Computational protocol: White matter integrity in dyskinetic cerebral palsy: Relationship with intelligence quotient and executive function

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Protocol publication

[…] A comprehensive neuropsychological test battery was used to assess the four domains of executive function according to : attentional control, cognitive flexibility, goal setting and information processing.Attentional control was assessed using the Stop signal task (SST) of the Cambridge neuropsychological test automated battery (CANTAB) (). The test instructs participants to respond as fast as possible to a simple arrow stimulus on a computer screen. The participant was told to press the left button when they see a left-pointing arrow and the right button when they see a right-pointing arrow. The task was switch adapted and participants were therefore able to respond pressing the buttons by hand, cheek, chin, head or feet to allow autonomous responses. On some trials, an auditory stop signal was presented, and participants are instructed to try and stop or inhibit their response. In the original version of the test, at the end of every assessed block, a feedback screen was displayed showing a graphical representation of the participant's performance. These resting stops were removed in the present study in order to increase the attentional component of the task. The number of correct responses on “stop” and “go” trials represents the total score. Higher scores indicate better performance.Cognitive flexibility was assessed using the 64-item computerized version of the Wisconsin card sorting test (WCST) (). This task, which is one of the most widely used tests of executive function in clinical and experimental neuropsychology, consists of four reference cards and 64 response cards with geometric figures that vary in colour, shape and number. The participant has to pair each response card with one of the four reference cards and discover the correct classification principle by trial and error and the computer feedback (). The score used was the number of perseverative errors. Higher scores indicate poorer performance and raw scores were converted into z scores using normative data provided with the test manual. To access the test, a mouse/joystick (controlled by hand or with the chin) and one switch (pressed by hand, cheek, head or foot) were used. In cases where an autonomous response was not possible, the examiner indicated the various response alternatives while asking the participant if it was his/her choice, and then the examiner executed the action.Goal setting was evaluated by means of the Stockings of Cambridge (SOC) test of CANTAB (). The SOC is a spatial planning test in which the participant is shown two displays containing three coloured balls. The participant must use the balls in the lower display to copy the pattern shown in the upper display. The outcome measure used for the analysis was the number of problems solved in minimum moves (). Higher scores indicate better performance. Raw scores were converted into z scores using normative data provided with the test manual. To access the test, a mouse/joystick (controlled by hand or with the chin) and one switch (pressed by hand, cheek, head or foot) were used. Some participants responded the test by pointing to the computer screen (with the finger, hand or an adapted pointer on the head). In cases where an autonomous response was not possible, the examiner indicated the various response alternatives while asking the participant if it was his/her choice, and then the examiner executed the action.Information processing was measured using the performance in a lexical verbal fluency task with three initial-letters (), a frequently used task in clinical practice. The test requires participants to generate as many words as possible beginning with P, M, and R and the score used was the number of words that the participant were able to say. Higher scores indicate better performance. [...] Descriptive statistics of neuropsychological performance were calculated. The cognitive performances of the CP and control groups against their matched controls were compared using t-tests or Mann–Whitney U tests, depending on the distribution of the data. Statistical analyses of neuropsychological data were performed using SPSS version 24 (IBM SPSS Statistics, IBM Corp. NY, USA). The level of significance was set at p-value < 0.05. Missing data were handled with pairwise deletion. […]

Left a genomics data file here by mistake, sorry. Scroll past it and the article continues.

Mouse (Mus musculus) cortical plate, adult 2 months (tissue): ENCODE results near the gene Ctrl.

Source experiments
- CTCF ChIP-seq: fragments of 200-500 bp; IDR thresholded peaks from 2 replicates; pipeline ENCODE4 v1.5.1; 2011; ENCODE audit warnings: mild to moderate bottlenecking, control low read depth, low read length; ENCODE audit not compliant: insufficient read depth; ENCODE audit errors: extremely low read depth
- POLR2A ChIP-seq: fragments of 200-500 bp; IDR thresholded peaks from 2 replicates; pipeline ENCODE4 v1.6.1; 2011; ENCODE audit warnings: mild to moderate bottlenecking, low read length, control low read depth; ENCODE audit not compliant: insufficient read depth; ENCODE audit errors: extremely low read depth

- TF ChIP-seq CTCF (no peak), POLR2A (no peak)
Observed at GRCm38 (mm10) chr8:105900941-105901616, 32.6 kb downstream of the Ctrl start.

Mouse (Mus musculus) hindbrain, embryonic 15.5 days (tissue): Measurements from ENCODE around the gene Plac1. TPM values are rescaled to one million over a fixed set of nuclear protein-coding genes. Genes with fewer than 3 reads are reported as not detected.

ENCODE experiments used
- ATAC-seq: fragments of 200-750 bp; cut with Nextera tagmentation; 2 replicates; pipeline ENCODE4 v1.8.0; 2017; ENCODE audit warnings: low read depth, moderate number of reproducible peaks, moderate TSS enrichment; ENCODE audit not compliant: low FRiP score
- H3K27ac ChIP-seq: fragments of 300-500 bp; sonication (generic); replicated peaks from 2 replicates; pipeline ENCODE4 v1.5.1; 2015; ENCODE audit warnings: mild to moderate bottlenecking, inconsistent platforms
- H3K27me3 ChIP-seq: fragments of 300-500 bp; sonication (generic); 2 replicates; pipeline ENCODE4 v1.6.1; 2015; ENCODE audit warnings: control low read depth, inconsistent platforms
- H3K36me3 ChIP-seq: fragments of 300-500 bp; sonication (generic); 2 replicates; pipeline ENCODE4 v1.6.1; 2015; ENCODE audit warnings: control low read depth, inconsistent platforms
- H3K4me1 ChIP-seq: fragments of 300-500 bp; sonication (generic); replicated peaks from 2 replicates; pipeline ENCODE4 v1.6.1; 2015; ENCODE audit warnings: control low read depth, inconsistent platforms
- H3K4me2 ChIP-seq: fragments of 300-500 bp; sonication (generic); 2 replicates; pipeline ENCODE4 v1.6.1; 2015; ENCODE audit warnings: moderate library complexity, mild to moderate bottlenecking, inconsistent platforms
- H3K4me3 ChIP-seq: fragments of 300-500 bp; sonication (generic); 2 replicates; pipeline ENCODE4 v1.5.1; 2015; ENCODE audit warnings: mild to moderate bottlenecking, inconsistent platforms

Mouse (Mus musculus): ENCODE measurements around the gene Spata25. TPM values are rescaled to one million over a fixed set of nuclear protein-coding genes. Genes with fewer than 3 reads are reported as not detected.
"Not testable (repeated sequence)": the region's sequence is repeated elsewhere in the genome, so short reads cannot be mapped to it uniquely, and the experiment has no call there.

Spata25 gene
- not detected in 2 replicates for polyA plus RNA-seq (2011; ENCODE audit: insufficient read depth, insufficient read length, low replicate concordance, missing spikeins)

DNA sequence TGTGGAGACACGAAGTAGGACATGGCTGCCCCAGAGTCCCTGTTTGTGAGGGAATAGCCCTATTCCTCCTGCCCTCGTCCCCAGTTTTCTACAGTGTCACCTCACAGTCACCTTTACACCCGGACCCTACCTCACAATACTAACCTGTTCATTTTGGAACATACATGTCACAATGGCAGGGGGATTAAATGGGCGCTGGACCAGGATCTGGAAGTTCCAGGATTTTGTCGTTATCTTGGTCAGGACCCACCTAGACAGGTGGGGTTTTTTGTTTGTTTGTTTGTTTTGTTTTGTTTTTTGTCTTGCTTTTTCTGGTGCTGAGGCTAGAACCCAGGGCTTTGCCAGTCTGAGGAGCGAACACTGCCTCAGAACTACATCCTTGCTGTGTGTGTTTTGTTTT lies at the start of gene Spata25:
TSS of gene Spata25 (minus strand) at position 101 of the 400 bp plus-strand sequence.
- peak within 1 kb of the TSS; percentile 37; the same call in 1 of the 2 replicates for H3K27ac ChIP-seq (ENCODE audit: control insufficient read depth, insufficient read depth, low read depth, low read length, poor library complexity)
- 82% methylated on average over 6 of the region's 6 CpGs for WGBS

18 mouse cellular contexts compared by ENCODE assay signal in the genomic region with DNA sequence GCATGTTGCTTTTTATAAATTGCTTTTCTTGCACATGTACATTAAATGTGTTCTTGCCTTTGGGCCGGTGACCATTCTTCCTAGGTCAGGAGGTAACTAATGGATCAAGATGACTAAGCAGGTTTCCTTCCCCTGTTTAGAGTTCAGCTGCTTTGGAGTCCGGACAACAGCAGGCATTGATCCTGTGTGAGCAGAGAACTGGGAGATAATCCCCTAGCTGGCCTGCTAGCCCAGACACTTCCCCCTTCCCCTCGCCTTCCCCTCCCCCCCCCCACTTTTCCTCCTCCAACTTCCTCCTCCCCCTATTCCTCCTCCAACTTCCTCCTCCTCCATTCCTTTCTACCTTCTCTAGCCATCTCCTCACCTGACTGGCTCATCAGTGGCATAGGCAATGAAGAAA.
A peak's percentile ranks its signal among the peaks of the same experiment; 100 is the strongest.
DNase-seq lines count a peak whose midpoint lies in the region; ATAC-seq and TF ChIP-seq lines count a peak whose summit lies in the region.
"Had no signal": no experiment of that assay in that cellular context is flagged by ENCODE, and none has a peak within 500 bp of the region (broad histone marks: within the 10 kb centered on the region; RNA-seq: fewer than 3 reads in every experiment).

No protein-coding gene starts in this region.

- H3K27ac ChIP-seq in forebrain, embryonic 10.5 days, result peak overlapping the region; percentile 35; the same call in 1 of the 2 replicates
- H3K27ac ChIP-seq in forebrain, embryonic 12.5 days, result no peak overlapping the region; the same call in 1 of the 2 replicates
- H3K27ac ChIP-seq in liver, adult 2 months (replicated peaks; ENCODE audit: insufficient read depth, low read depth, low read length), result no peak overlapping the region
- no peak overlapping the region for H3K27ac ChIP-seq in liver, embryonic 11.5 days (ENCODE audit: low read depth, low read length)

Pipeline specifications

Software tools CANTAB, SPSS
Applications Miscellaneous, Neuropsychology analysis
Organisms Homo sapiens
Diseases Basal Ganglia Diseases, Cerebral Palsy